It's hard to imagine that the surreal picnic in the reading from Acts was peaceful at all (especially considering its menu). In this re-telling of Peter's rooftop vision, he is attempting to respond to critics who were ticked that Gentiles were being included in the Christian movement. Many of the traditions these early Christians inherited from Judaism concerned purity and distinctiveness. The idea that God was inviting those who were "unclean" or "profane" to the picnic was earthshaking.

This picnic unsettles us still. Although today we take for granted that you don't have to be Jewish to be Christian, we often fail to see where God has given the Holy Spirit and, instead, get in the risky business of prescribing where, in what conditions, and to whom the Spirit is manifest. Today we're given an alternative pattern to such legalism and boundary drawing: discernment.

Perhaps our picnics will be more peaceful once we learn, like Peter, to see in those different from ourselves the gift of the Spirit and respond in kind: Who am I that I can hinder God?

O God, open our eyes to see your Spirit in those different from ourselves, that we may never hinder you. Amen.
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Acts 11:1-18 (NRSV)

1 Now the apostles and the believers who were in Judea heard that the Gentiles had also accepted the word of God.

2 So when Peter went up to Jerusalem, the circumcised believers criticized him,

3 saying, "Why did you go to uncircumcised men and eat with them?"

4 Then Peter began to explain it to them, step by step, saying,

5 "I was in the city of Joppa praying, and in a trance I saw a vision. There was something like a large sheet coming down from heaven, being lowered by its four corners; and it came close to me.

6 "As I looked at it closely I saw four-footed animals, beasts of prey, reptiles, and birds of the air.

7 "I also heard a voice saying to me, 'Get up, Peter; kill and eat.'

8 "But I replied, 'By no means, Lord; for nothing profane or unclean has ever entered my mouth.'

9 "But a second time the voice answered from heaven, 'What God has made clean, you must not call profane.'

10 "This happened three times; then everything was pulled up again to heaven.

11 "At that very moment three men, sent to me from Caesarea, arrived at the house where we were.

12 "The Spirit told me to go with them and not to make a distinction between them and us. These six brothers also accompanied me, and we entered the man's house.

13 "He told us how he had seen the angel standing in his house and saying, 'Send to Joppa and bring Simon, who is called Peter;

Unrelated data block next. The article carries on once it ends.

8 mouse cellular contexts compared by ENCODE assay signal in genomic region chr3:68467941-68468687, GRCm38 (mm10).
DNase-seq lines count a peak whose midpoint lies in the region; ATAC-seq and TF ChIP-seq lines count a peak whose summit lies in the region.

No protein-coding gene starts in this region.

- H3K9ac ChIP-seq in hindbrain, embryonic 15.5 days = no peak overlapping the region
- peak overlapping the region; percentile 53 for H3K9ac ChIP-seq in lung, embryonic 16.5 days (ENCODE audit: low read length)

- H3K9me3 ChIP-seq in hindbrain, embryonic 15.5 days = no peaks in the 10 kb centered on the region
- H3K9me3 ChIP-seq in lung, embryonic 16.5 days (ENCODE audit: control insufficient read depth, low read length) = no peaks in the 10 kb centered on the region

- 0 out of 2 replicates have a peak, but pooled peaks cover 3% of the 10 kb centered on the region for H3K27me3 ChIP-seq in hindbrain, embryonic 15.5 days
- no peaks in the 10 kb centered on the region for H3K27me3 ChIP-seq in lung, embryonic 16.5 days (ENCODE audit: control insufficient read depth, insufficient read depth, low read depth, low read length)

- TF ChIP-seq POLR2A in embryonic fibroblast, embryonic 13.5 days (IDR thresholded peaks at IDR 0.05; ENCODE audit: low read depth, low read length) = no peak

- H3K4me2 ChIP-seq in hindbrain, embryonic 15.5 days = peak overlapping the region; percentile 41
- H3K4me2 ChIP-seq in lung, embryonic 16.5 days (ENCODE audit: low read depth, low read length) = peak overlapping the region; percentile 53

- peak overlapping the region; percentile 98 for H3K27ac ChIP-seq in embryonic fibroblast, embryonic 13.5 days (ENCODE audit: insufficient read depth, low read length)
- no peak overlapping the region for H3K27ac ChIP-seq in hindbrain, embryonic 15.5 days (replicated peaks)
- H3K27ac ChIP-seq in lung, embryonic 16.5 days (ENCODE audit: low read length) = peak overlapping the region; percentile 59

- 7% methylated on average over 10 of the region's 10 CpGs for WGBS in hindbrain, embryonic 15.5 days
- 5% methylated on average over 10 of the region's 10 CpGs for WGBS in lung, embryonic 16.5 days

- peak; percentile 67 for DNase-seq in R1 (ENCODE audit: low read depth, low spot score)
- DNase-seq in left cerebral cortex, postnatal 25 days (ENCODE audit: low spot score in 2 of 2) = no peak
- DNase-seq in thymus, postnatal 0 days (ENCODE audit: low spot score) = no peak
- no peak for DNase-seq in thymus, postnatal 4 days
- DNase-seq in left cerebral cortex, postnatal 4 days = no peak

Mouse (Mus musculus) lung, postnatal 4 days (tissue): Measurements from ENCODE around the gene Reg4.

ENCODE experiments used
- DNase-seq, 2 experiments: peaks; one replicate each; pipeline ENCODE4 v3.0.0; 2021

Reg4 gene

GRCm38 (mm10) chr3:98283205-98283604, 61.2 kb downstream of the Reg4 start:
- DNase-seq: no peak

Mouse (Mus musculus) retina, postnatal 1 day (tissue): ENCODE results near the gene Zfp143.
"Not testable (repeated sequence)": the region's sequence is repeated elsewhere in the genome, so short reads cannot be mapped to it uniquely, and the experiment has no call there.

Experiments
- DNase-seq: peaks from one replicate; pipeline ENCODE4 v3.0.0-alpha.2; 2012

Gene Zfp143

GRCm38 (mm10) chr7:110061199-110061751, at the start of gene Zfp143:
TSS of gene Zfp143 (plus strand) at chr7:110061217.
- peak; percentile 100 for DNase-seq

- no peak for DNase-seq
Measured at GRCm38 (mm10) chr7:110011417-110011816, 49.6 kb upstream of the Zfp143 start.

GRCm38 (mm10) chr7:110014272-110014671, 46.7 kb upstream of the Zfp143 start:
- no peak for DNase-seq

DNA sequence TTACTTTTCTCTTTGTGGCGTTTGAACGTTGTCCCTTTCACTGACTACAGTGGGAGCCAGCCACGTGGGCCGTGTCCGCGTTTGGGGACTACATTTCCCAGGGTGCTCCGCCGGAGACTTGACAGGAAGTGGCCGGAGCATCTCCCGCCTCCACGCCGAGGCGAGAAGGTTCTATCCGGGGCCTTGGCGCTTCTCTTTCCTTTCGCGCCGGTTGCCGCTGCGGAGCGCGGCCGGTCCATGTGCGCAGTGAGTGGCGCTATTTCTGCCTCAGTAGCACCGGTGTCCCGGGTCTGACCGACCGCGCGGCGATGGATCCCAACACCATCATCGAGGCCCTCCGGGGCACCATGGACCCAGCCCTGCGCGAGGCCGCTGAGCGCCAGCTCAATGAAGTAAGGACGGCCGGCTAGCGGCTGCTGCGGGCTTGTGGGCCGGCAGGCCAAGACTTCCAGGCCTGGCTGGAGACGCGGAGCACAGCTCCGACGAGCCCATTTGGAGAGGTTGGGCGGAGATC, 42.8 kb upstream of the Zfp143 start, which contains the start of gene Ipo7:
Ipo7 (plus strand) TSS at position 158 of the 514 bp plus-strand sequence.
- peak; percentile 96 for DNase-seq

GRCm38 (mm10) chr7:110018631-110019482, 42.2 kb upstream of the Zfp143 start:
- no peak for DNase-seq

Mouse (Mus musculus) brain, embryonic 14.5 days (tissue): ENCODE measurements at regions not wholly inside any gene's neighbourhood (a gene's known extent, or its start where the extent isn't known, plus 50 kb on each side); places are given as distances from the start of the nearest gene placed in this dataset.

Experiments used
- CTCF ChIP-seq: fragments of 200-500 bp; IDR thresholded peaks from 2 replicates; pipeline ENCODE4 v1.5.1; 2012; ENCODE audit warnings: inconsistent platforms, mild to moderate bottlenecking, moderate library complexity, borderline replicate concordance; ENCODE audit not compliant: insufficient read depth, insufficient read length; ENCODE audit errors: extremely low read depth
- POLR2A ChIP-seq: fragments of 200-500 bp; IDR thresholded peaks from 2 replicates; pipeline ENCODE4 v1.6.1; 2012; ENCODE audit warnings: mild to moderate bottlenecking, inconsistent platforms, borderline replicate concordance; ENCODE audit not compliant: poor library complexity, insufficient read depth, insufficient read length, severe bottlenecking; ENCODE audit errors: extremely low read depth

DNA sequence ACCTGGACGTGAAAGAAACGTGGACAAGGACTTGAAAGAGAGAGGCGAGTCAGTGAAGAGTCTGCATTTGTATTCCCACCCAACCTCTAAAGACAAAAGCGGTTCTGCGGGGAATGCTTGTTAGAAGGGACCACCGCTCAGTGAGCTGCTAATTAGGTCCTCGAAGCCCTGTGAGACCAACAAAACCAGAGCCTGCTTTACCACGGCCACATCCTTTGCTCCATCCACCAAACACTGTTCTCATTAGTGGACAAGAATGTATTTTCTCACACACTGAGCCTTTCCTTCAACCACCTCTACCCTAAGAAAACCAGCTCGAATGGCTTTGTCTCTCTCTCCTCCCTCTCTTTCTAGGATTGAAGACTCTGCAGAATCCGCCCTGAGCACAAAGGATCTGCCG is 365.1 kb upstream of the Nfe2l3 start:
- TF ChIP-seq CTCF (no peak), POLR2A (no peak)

14 "'he will give you a message by which you and your entire household will be saved.'

15 "And as I began to speak, the Holy Spirit fell upon them just as it had upon us at the beginning.

16 "And I remembered the word of the Lord, how he had said, "John baptized with water, but you will be baptized with the Holy Spirit.'

17 "If then God gave them the same gift that he gave us when we believed in the Lord Jesus Christ, who was I that I could hinder God?"

18 When they heard this, they were silenced. And they praised God, saying, "Then God has given even to the Gentiles the repentance that leads to life."

Beautiful Savior

Beautiful Savior

Springtime is my favorite time of the year. After the barrenness of winter with its insufficient light, the lengthening days raise my spirits. All of creation gives witness to the recreating work of God. Along with the returning birds, God does indeed "make our sorrowing spirits sing," so wonderfully phrased in the hymn, "Beautiful Savior."

We sang "Beautiful Savior" at my mother's memorial service in late springtime of 1983. I continue to get choked up whenever I sing this hymn, even thirty years later. Hymns have a way of doing that to us. They are great bearers of emotion, helping us to express the nearly inexpressible.

That is the wonder of resurrection faith: even in the loss of loved ones we can sing praises to the goodness of God. Every spring is another foretaste and sign of God's promise that death is not the last word.

Beautiful Savior and King of Creation, create spring anew in our hearts so that we may live the resurrection life until that time when all creation comes to fulfillment. Amen.
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Beautiful Savior
Beautiful Savior,
King of creation,
Son of God and Son of Man!
Truly I'd love thee,
truly I'd serve thee,
light of my soul, my joy, my crown.

Fair are the meadows,
fair are the woodlands,
robed in flow'rs of blooming spring;
Jesus is fairer,
Jesus is purer,
he makes our sorrowing spirit sing.

Fair is the sunshine,
fair is the moonlight,
bright the sparkling stars on high;
Jesus shines brighter,
Jesus shines purer
than all the angels in the sky.

Beautiful Savior,
Lord of the nations,
Son of God and Son of Man!
Glory and honor,
praise, adoration,
now and forevermore be thine!

Savior, Like a Shepherd Lead Us

Savior, Like a Shepherd Lead Us

The topic of leadership is a popular one these days, not only in the church but also in business, government, education, and social services. There are blogs dedicated to it and booksellers pushing hundreds of offerings. Full disclosure: I am also a devotee of the subject.